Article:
Flavors include quince, made their own quince, and cherry pie, made with seven varieties of cherries.

Mt. Hood Tiny House Village

With summer rates ranging from $255 to $455 per night, the Timberline Lodge isn't in everyone's budget. Fourteen miles east along Highway 26 in the town of Welches is Mt. Hood Village, an eclectic collection of forested cabins, cottages, yurts, and for anyone who wants to try out what downsizing might feel like, tiny homes.

Glamping under cover at Mt. Hood Tiny House Village

Built by a company called Tumbleweed, the miniature houses, all on wheels and with names such as Zoe, Scarlet and Lincoln, surround a well-kept courtyard with chairs and a fire fit. 

Small enough to fit in a driveway, the colorfully-painted houses  range in size from 175 to 260 square feet. All come fully furnished and have a full bath, kitchen, heat and AC. Rates start at $139 per night. With sleeping space in a loft, the largest can accommodate up to five. 

Koya Kitchen

Red paper lanterns and strings of colored lights flashing from the highway draw curious travelers to the Koya Kitchen, an Asian-inspired restaurant, saki bar and gift shop.

Koya Kitchen's outdoor living room 

Describing herself as a "white lady making Asian food," owner Jolynne Milone lived in Japan and India before remodeling a "haunted shed" into a restaurant, taking inspiration from historic log-cabin roadhouses that offered travelers with food, music and fun.

Koya means shanty or shack in Japanese, a place to rest and relax. 

"Seven years ago, I didn't think the mountain was ready for sushi, but it became my No. 1 seller," she says.

Milone and her staff prepare the sushi, poke bowls and Indian curries in a food truck out back, Customers eat inside the cabin under a ceiling filled with hanging plants; outside in outdoor living room decorated with heaters and curtains; or inside a vintage church bus with a psychedelic ceiling.

School bus dining

"It rolled it up, and I said myself, 'is anyone gong to want to sit in a bus? Turns out they do, especially kids who like to open and close the door.' "

Splurge option

If you're up for a splurge on the way to or from Mount Hood, consider an overnight stay at Sakura Ridge Farm & Lodge in Hood River.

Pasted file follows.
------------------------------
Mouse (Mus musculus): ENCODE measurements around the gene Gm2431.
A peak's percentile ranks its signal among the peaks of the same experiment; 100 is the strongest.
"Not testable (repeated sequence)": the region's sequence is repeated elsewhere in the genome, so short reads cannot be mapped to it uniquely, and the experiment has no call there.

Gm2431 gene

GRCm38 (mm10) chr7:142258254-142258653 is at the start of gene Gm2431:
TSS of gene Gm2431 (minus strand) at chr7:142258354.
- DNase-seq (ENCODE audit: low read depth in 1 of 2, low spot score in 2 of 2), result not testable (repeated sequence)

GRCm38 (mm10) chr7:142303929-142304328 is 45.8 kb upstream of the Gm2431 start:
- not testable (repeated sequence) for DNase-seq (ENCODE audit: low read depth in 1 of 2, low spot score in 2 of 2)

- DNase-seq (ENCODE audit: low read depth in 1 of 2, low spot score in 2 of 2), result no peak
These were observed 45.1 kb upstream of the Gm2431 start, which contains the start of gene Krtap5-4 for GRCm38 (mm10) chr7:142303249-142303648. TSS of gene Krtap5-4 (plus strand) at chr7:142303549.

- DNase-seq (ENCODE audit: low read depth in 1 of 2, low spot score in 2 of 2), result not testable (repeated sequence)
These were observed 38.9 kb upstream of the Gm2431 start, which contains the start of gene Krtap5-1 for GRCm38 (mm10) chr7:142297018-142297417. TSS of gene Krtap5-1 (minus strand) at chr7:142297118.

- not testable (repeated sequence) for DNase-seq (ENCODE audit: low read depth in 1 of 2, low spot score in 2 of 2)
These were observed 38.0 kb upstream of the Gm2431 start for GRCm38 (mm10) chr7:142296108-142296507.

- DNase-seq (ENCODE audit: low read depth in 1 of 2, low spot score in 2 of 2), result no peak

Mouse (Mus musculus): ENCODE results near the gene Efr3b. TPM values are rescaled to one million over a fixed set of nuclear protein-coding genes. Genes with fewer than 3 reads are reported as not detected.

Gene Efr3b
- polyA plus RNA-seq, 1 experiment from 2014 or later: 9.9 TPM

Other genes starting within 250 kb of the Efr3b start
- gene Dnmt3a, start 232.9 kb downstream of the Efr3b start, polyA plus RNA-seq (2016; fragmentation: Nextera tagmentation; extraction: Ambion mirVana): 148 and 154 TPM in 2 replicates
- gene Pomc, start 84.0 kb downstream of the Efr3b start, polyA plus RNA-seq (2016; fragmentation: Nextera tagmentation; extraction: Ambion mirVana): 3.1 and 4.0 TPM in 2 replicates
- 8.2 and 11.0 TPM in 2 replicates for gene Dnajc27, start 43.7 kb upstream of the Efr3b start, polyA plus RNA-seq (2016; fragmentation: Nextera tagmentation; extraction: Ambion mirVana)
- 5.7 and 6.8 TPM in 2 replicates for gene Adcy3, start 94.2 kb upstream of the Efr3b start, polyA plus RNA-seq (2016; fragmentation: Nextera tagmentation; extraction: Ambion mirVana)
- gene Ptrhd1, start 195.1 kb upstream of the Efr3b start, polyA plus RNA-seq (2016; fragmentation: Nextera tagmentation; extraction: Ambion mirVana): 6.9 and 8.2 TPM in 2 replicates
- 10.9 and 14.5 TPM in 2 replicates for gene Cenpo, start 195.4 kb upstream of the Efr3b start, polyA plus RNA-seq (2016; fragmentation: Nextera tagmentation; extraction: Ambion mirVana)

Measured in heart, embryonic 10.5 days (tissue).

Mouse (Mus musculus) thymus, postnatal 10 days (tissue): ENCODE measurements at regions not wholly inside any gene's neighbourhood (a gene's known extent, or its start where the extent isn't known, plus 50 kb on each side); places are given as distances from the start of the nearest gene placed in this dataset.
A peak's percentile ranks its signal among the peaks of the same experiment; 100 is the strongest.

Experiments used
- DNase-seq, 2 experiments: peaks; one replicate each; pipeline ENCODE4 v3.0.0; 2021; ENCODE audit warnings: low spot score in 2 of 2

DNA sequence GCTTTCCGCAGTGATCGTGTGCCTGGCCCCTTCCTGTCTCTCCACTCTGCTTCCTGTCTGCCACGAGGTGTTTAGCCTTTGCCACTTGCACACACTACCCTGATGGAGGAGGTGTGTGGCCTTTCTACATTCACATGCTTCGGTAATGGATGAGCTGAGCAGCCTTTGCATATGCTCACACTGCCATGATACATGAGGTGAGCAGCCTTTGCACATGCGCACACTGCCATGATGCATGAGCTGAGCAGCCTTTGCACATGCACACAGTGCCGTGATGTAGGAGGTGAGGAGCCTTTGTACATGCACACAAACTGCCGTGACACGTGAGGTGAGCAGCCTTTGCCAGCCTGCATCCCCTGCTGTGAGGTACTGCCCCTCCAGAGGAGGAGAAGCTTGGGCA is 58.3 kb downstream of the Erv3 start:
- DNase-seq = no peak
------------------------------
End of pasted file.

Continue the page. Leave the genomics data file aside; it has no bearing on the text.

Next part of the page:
Reminiscent of an Italian agriturismo - a farm that also provides accommodations to visitors - the five-room inn provides a luxury stay on a 22-acre working farm, surrounded by 4,000 pear and apple trees, gardens and berry patches. Sheep roam the hillsides, and resident chickens lay fresh eggs.

Log-cabin style balconies overlook Mount Hood

Operated for years as a modest log cabin-style B&B, the property took on new life when the owners of Vashon Island-based Nashi Orchards began looking for property in Oregon to expand their apple and perry (pear) cider business.

In 2005, Jim Gerlach and Cheryl Lubbert bought a home on the island designed in the tradition of a 17th century Japanese country estate. It happened to come with a declining 300-tree Asian pear orchard. Neither had an agricultural background, but they set about renovating the orchards. Jim started fermenting the fruit. People loved his Asian perry, and Nashi Orchards was born.  

This time around, while looking for property in Oregon, they acquired an orchard that just happened to come with a lodge. 

Carrying out their love for Japanese design, they embarked on renovations, incorporating stone soaking tubs, fire places, cork floors, private balconies and long log-style porches with views of Mount Hood.

Breakfast is served

A private chef takes orders in advance from guests to produce breakfast from organic ingredients grown or raised on the farm or from a local co-op. Appearing on the dining table might be buttermilk biscuits with homemade blackberry jam, chia seed pudding or Persian-inspired herbed frittatas.

Biscuits and homemade jam

Overnight guests can arrange for private dinners at $150 per person. The inn is open April through October. Rates range from $425 to $650 per night. 

If you go:

Tourism information at Travel Oregon 

Click here for Old Columbia River Highway State Trail info.There are parking lots and pay stations at both ends of the Mosier Twin Tunnels trail.

Click here for maps and listings for the 35-mile Hood River Fruit Loop scenic drive.